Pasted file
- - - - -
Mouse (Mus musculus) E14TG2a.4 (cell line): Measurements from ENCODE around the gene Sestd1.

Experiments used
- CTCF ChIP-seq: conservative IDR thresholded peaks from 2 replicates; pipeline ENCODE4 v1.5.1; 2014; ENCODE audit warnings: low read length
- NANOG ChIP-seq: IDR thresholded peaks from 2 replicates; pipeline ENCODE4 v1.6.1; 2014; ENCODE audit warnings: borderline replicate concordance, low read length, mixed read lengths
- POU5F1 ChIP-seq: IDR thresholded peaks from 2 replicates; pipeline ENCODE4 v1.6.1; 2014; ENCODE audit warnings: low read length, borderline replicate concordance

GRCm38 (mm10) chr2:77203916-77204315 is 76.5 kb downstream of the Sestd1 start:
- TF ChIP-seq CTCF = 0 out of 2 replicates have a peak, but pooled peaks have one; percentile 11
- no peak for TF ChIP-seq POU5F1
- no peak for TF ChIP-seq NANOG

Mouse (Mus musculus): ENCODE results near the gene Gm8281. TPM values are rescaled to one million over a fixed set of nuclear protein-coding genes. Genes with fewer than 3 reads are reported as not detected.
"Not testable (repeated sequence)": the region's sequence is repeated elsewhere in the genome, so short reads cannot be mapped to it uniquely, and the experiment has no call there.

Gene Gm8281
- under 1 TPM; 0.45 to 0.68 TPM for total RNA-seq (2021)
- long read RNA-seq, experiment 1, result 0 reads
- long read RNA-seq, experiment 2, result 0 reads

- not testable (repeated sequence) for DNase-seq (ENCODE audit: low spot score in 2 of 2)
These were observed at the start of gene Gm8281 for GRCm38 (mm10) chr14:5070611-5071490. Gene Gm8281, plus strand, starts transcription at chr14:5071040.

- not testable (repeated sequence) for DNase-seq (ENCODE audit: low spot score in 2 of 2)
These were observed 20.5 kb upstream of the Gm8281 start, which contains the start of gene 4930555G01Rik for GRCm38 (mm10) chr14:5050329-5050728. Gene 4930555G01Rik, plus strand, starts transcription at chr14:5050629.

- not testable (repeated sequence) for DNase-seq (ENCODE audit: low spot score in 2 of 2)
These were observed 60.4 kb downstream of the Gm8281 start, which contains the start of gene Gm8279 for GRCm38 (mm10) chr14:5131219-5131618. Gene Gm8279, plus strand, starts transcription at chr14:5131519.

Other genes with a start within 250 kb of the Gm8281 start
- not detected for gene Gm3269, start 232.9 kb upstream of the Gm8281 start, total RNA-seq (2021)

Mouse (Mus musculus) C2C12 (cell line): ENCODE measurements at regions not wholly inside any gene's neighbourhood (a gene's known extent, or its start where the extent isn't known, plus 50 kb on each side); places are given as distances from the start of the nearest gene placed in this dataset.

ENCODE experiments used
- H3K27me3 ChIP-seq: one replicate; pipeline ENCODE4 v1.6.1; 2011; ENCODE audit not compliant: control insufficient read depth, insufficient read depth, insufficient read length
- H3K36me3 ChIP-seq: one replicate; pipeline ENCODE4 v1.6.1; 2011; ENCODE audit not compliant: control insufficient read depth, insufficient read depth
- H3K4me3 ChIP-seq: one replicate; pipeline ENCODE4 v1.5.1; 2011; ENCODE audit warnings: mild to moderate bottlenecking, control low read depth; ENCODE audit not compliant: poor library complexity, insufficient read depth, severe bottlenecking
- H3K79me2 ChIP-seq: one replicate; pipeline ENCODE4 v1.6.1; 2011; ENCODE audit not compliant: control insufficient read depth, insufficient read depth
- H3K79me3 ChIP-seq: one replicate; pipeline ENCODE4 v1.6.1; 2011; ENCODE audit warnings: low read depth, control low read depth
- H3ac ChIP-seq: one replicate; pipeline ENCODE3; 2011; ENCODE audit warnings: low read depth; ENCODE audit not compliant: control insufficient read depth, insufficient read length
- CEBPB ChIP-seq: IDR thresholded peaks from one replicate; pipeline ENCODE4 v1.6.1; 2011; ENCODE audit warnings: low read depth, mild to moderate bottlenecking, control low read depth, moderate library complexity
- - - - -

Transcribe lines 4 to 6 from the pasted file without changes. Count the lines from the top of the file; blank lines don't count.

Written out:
- NANOG ChIP-seq: IDR thresholded peaks from 2 replicates; pipeline ENCODE4 v1.6.1; 2014; ENCODE audit warnings: borderline replicate concordance, low read length, mixed read lengths
- POU5F1 ChIP-seq: IDR thresholded peaks from 2 replicates; pipeline ENCODE4 v1.6.1; 2014; ENCODE audit warnings: low read length, borderline replicate concordance

GRCm38 (mm10) chr2:77203916-77204315 is 76.5 kb downstream of the Sestd1 start: